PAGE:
What is Bokashi Composting?
Learn the technique of Bokashi composting and how you can try it at home.
Most popular composting techniques promote oxygen-loving aerobic bacteria to decompose ingredients in the compost bin. Composters are instructed to keep aerobic bacteria happy by turning piles regularly, avoiding overwatering, keeping an eye on carbon-to-nitrogen ratios and avoiding dairy products.
Bokashi composting is an alternative method that uses anaerobic bacteria that work hard in the absence of oxygen. Bokashi composting does not require turning or ratio monitoring, and makes use of kitchen scraps that may be banned from the normal bin, such as dairy, meats and oils.
Bokashi composting tends to be on a smaller scale than traditional home composting. Many composters who use Bokashi methods at home tend to use this technique to handle kitchen waste while continuing traditional composting to process landscape waste.
To get started with Bokashi composting, you’ll need:
1. A suitable bin or bucket with a tightly fitted lid to contain your compost. There are buckets custom built for Bokashi composting that have a platform to lift food waste above any liquid that may accumulate in the bottom of the bucket and a spigot to drain excess fluids. Although these can be pricey, they are designed for convenience.
You can make your own bin by repurposing an old plastic pickle or kitty litter bucket. Spigot nozzles and washers can be purchased from most hardware or box stores. Insert the spigot in the side of the bin near the bottom of the bucket.
2. Anaerobic inoculant to introduce the bacteria needed to decompose your kitchen scraps. There are some recipes for making your own inoculants, but it would be a good idea for first-timers to invest in a professionally made product like Bokashi bran. The bacteria needed for Bokashi composting tend to create fewer foul odors than other anaerobic bacteria, but if you’re used to traditional composting it may be difficult to identify whether or not the right bacteria are working in your bin.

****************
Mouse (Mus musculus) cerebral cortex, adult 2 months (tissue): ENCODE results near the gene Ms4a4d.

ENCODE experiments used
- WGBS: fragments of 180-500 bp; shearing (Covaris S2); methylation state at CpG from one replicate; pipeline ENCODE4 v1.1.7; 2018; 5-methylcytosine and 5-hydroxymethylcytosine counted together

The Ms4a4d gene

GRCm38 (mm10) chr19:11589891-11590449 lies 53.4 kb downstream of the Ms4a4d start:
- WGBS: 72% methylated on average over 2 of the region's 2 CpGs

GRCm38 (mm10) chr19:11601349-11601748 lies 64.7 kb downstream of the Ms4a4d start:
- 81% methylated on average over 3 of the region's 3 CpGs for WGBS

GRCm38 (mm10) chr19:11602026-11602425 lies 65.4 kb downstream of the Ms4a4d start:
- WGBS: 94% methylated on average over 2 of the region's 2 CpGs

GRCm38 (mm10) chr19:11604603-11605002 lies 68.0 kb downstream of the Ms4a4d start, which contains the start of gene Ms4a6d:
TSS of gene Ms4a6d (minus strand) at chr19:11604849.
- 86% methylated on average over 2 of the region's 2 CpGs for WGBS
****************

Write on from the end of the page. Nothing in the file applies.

3. Kitchen scraps, including products with meat, dairy and oil, will eventually become the finished Bokashi compost. Each time you make a contribution from the kitchen, be sure to add a generous layer of anaerobic inoculant and compress the materials. Remember, anaerobic bacteria work in conditions without oxygen. It may help to use a plate or other flat surface to press the materials down in the bin.
Green Stoneware Compost Crock
This attractive crock, made of green and tan glazed ceramic, has a ventilated lid that uses an activated charcoal filter to help control odors. Run the crock through your dishwasher when it’s time for a clean up. It holds up to a gallon of kitchen scraps and stands 9-1/4 inches tall.
Image courtesy of Gardener's Supply Company
Liquids need to be drawn from the bin every other day. When heavily diluted with water, this liquid byproduct can be used to fertilize plants growing in the garden. Some sources say that the undiluted liquid can help clean pipes when poured down a drain.
The first phase of composting should be complete within two weeks. The product at this stage can be very acidic and will actually damage plant roots. The second step of the Bokashi process allows the compost time to cure before it can be used in the garden. Pre-compost can be cured by burying somewhere in the garden away from plant roots. After two weeks or more, you can plant directly above the plot or dig up the finished Bokashi compost to use elsewhere.
If you have limited space available or if the ground is frozen, pre-compost can be added to a traditional compost pile rather than burying. By then the anaerobic bacteria should have decomposed any oils, meats or dairy to levels that will be safe for traditional aerobic composting.